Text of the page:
Notable, relevant and reliably-sourced information and authoritative quotes were repeatedly deleted by the two academic authors of Wikipedia's archaeoastronomy article whenever in conflict with their beliefs.
 
Fringe Archaeoastronomy appearing March 31 - April 9, 2008 (March 24 - 31 prior version concluded @ note 5)
"At least now we have all the archaeological facts to go along with the astronomers, the Druids, the Flat Earthers and all the rest."[1]
Archaeoastronomy owes something of this poor reputation among scholars to its occasional misuse to advance pseudo-historical accounts of the antiquity of certain cultures in certain regions. Since the Nineteenth Century numerous scholars have sought to use archaeoastronomical calculations to demonstrate the antiquity of Ancient Indian Vedic culture, computing the dates of astronomical observations ambiguously described in ancient poetry to as early as 4000 BCE.[2] David Pingree, a historian of Indian astronomy, condemned "the scholars who perpetrate wild theories of prehistoric science and call themselves archaeoastronomers."[3]
 
Another example was the attempt by Gallagher,[4] to interpret inscriptions in West Virginia as a description in Celtic Ogham alphabet of the supposed winter solstitial marker at the site. The controversial translation was supposedly validated by a problematic archaeoastronomical indication in which the winter solstice sun shone on an inscription of the sun at the site. Subsequent analyses demonstrated the weakness of the claimed solstitial marker.[5] Nearly concurrent with Gallagher's 1983 claim, precision sunrise and sunset solar alignments upon petroglyphs inscribed with possible Ogham were identified in mid-America.[6] CBS News documented observations made in Colorado and Oklahoma on 1987's vernal equinox.[7] The delineation between mainstream and fringe archaeoastronomy may not be as distinct or as certain as determined by archaeology's common litmus test,[8] i.e. nearly all evidence favoring Pre-Columbian trans-oceanic contact is dismissed as ''fringe''.[9] An American archaeologist actually trained to recognize Old World scripts is University of Calgary Department of Archaeology Professor Emeritus David H. Kelley who believes the dilemma centers on exactly what constitutes acceptable evidence:
The problem is in the fact that there are influences, but they don't show up in 'dirt archaeology.' Basically, they show up in ideological materials: mythology, astronomy, calendrics. These are precisely the areas which are hardest to deal with archaeologically. And so they don't get much attention from traditional archaeologists.[10]

Fringe Archaeoastronomy appearing April 9 - 27, 2008 - difference @ line 183 (zero tolerance for any balance)
"At least now we have all the archaeological facts to go along with the astronomers, the Druids, the Flat Earthers and all the rest."[1]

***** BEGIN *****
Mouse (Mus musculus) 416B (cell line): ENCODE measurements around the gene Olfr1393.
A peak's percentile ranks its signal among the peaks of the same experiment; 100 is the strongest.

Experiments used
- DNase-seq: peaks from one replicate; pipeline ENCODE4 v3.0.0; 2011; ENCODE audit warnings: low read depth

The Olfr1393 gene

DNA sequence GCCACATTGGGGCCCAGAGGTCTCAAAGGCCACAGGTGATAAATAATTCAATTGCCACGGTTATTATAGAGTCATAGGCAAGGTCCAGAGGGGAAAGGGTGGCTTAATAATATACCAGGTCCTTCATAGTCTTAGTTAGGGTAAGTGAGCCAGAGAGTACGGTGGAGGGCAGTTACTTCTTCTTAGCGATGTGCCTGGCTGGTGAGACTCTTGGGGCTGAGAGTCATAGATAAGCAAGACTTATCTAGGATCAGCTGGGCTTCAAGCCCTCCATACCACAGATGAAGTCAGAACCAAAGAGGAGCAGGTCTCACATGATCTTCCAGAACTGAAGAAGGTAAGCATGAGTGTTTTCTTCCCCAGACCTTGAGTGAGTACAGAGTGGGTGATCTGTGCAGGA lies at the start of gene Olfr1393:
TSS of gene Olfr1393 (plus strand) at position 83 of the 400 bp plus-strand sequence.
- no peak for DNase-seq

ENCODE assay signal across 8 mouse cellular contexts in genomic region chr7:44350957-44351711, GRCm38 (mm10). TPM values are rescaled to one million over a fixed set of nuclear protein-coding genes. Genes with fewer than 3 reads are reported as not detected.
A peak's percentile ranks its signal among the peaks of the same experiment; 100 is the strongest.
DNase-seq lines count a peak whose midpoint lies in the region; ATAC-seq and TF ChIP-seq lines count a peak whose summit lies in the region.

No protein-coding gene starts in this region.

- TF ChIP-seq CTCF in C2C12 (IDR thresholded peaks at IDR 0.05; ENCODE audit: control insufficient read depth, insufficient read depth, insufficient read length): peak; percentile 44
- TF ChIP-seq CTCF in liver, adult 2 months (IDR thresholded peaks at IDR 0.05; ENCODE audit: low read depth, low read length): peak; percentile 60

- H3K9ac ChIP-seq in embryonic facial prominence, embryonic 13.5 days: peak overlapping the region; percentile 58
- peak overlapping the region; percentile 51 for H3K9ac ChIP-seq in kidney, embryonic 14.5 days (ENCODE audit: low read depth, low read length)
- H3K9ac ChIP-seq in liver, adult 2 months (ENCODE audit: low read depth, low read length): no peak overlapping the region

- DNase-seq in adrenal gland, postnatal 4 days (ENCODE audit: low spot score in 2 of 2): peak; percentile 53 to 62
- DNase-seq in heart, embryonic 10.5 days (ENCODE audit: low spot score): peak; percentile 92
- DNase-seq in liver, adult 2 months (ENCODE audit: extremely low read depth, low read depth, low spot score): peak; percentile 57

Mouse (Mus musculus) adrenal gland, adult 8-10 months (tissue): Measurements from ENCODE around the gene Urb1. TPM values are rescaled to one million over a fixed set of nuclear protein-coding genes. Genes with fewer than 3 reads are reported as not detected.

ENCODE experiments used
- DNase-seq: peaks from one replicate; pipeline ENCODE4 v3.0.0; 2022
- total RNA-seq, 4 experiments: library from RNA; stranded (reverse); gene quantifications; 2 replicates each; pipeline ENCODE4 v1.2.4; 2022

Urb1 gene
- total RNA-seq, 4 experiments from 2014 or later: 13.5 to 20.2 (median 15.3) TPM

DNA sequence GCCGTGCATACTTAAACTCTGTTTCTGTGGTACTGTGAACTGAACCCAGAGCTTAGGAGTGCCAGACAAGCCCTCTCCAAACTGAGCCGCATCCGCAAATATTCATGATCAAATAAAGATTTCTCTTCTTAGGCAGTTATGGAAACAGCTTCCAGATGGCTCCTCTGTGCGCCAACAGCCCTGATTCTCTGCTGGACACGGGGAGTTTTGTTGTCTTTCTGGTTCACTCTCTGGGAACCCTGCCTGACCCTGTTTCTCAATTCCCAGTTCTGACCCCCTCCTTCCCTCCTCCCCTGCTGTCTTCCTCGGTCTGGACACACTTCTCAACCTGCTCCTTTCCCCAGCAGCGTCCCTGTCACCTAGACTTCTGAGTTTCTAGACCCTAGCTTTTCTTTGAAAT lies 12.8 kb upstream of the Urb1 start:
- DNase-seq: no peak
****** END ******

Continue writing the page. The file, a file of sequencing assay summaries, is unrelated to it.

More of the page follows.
Archaeoastronomy owes something of this poor reputation among scholars to its occasional misuse to advance pseudo-historical accounts of the antiquity of certain cultures in certain regions. Since the Nineteenth Century numerous scholars have sought to use archaeoastronomical calculations to demonstrate the antiquity of Ancient Indian Vedic culture, computing the dates of astronomical observations ambiguously described in ancient poetry to as early as 4000 BCE.[2] David Pingree, a historian of Indian astronomy, condemned "the scholars who perpetrate wild theories of prehistoric science and call themselves archaeoastronomers."[3]
 
Another example was the attempt by Gallagher,[4] Pyle,[11] and Fell[12] to interpret inscriptions in West Virginia as a description in Celtic Ogham alphabet of the supposed winter solstitial marker at the site. The controversial translation was supposedly validated by a problematic archaeoastronomical indication in which the winter solstice sun shone on an inscription of the sun at the site. Subsequent analyses criticized its cultural inappropriateness, as well as its linguistic and archeaoastronomical[5] claims, to describe it as an example of "cult archaeology."[13]
 
Notes  (abridged and renumbered for simplicity)
1. Sir Jocelyn Stephens quoted in The Times, July 8, 1994, 8.
2. Witzel, M. (May 2001), "Autochthenous Aryans? The Evidence from Old Indian and Iranian Text", Electronic Journal of Vedic Studies 7:3: §28-30.
3. Pingree, D. (1982). "Hellenophilia versus the History of Science". Isis 83: 554-563. reprinted in Michael H. Shank, ed., The Scientific Enterprise in Antiquity and the Middle Ages (Chicago: Univ. of Chicago Pr., 2000), pp. 30-39.
4. Gallagher, I.J. (1983). "Light Dawns on West Virginia History". Wonderful West Virginia 47: 7-11.
5. Wise, R.B. (2003). Observations of the 2002 Winter Solstice at Luther Elkins Petroglyph (46 Wm 3). Council for West Virginia Archaeology.
6. McGlone, W.R. and Leonard, P.M. (1987). Ancient Celtic America. Panorama West Books. ISBN 0-914330-90-X.
7. McNamara, B. (1987). Evening News with Dan Rather, March 23, 1987. CBS News.
8. Fortune, J. (2002). Stone Age Columbus - transcript. BBC.
9. Lemonick, M. and Dorfman, A. (2006). Who Were the First Americans? TIME.
10. Stengel, M. (2000). The Diffusionists Have Landed. The Atlantic.
11. Pyle, R.L. (1983). "A Message from the Past". Wonderful West Virginia (47): 3-6.
12. Fell, B. (1983). "Christian Messages in Old Irish Script Deciphered from Rock Carvings in W. Va.". Wonderful West Virginia (47) 12-19.
13. Lesser, W.H. (1983) "Cult Archaeology Strikes Again: A Case for Pre-Columbian Irishmen in the Mountain State?". West Virginia Archaeologist 35: 48-52.

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